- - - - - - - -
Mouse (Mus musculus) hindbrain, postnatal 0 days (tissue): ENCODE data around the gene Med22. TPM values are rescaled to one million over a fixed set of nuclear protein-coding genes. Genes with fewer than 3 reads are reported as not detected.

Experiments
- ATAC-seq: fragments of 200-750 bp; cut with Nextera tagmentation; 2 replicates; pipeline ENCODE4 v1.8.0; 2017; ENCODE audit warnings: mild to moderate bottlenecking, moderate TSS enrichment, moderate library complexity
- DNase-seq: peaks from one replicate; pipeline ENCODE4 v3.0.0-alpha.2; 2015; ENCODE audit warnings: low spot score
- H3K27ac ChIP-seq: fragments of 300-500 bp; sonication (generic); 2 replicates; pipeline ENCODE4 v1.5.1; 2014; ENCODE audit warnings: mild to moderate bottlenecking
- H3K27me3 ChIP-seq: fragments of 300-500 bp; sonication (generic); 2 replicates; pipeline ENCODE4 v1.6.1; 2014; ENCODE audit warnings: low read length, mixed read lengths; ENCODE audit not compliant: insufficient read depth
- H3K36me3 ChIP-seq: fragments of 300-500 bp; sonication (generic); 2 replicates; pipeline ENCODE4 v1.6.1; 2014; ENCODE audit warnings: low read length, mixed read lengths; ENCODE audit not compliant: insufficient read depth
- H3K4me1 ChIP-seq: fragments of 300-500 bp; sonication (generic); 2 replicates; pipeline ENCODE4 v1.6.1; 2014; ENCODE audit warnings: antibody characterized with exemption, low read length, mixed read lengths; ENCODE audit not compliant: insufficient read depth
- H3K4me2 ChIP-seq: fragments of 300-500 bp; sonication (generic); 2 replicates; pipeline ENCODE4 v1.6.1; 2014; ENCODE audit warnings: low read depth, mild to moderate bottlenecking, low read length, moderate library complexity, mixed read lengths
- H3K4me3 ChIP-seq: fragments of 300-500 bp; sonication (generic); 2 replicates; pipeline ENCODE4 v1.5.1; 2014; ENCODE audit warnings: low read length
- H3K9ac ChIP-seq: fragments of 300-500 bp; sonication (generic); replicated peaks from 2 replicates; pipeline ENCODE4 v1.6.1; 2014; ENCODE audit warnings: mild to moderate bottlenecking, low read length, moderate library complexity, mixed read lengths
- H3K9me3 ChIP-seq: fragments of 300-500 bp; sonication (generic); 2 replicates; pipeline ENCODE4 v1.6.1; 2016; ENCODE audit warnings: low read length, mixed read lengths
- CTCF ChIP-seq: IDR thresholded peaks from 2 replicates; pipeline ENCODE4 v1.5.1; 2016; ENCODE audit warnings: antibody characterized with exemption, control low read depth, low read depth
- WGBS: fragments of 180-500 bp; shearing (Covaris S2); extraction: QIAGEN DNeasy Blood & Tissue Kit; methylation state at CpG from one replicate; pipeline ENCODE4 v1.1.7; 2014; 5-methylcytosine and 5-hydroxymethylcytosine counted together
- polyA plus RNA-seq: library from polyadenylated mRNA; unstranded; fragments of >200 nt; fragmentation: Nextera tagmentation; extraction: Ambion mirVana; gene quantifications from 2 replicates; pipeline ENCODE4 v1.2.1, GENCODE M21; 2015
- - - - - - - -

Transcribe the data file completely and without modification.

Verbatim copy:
Mouse (Mus musculus) hindbrain, postnatal 0 days (tissue): ENCODE data around the gene Med22. TPM values are rescaled to one million over a fixed set of nuclear protein-coding genes. Genes with fewer than 3 reads are reported as not detected.

Experiments
- ATAC-seq: fragments of 200-750 bp; cut with Nextera tagmentation; 2 replicates; pipeline ENCODE4 v1.8.0; 2017; ENCODE audit warnings: mild to moderate bottlenecking, moderate TSS enrichment, moderate library complexity
- DNase-seq: peaks from one replicate; pipeline ENCODE4 v3.0.0-alpha.2; 2015; ENCODE audit warnings: low spot score
- H3K27ac ChIP-seq: fragments of 300-500 bp; sonication (generic); 2 replicates; pipeline ENCODE4 v1.5.1; 2014; ENCODE audit warnings: mild to moderate bottlenecking
- H3K27me3 ChIP-seq: fragments of 300-500 bp; sonication (generic); 2 replicates; pipeline ENCODE4 v1.6.1; 2014; ENCODE audit warnings: low read length, mixed read lengths; ENCODE audit not compliant: insufficient read depth
- H3K36me3 ChIP-seq: fragments of 300-500 bp; sonication (generic); 2 replicates; pipeline ENCODE4 v1.6.1; 2014; ENCODE audit warnings: low read length, mixed read lengths; ENCODE audit not compliant: insufficient read depth
- H3K4me1 ChIP-seq: fragments of 300-500 bp; sonication (generic); 2 replicates; pipeline ENCODE4 v1.6.1; 2014; ENCODE audit warnings: antibody characterized with exemption, low read length, mixed read lengths; ENCODE audit not compliant: insufficient read depth
- H3K4me2 ChIP-seq: fragments of 300-500 bp; sonication (generic); 2 replicates; pipeline ENCODE4 v1.6.1; 2014; ENCODE audit warnings: low read depth, mild to moderate bottlenecking, low read length, moderate library complexity, mixed read lengths
- H3K4me3 ChIP-seq: fragments of 300-500 bp; sonication (generic); 2 replicates; pipeline ENCODE4 v1.5.1; 2014; ENCODE audit warnings: low read length
- H3K9ac ChIP-seq: fragments of 300-500 bp; sonication (generic); replicated peaks from 2 replicates; pipeline ENCODE4 v1.6.1; 2014; ENCODE audit warnings: mild to moderate bottlenecking, low read length, moderate library complexity, mixed read lengths
- H3K9me3 ChIP-seq: fragments of 300-500 bp; sonication (generic); 2 replicates; pipeline ENCODE4 v1.6.1; 2016; ENCODE audit warnings: low read length, mixed read lengths
- CTCF ChIP-seq: IDR thresholded peaks from 2 replicates; pipeline ENCODE4 v1.5.1; 2016; ENCODE audit warnings: antibody characterized with exemption, control low read depth, low read depth
- WGBS: fragments of 180-500 bp; shearing (Covaris S2); extraction: QIAGEN DNeasy Blood & Tissue Kit; methylation state at CpG from one replicate; pipeline ENCODE4 v1.1.7; 2014; 5-methylcytosine and 5-hydroxymethylcytosine counted together
- polyA plus RNA-seq: library from polyadenylated mRNA; unstranded; fragments of >200 nt; fragmentation: Nextera tagmentation; extraction: Ambion mirVana; gene quantifications from 2 replicates; pipeline ENCODE4 v1.2.1, GENCODE M21; 2015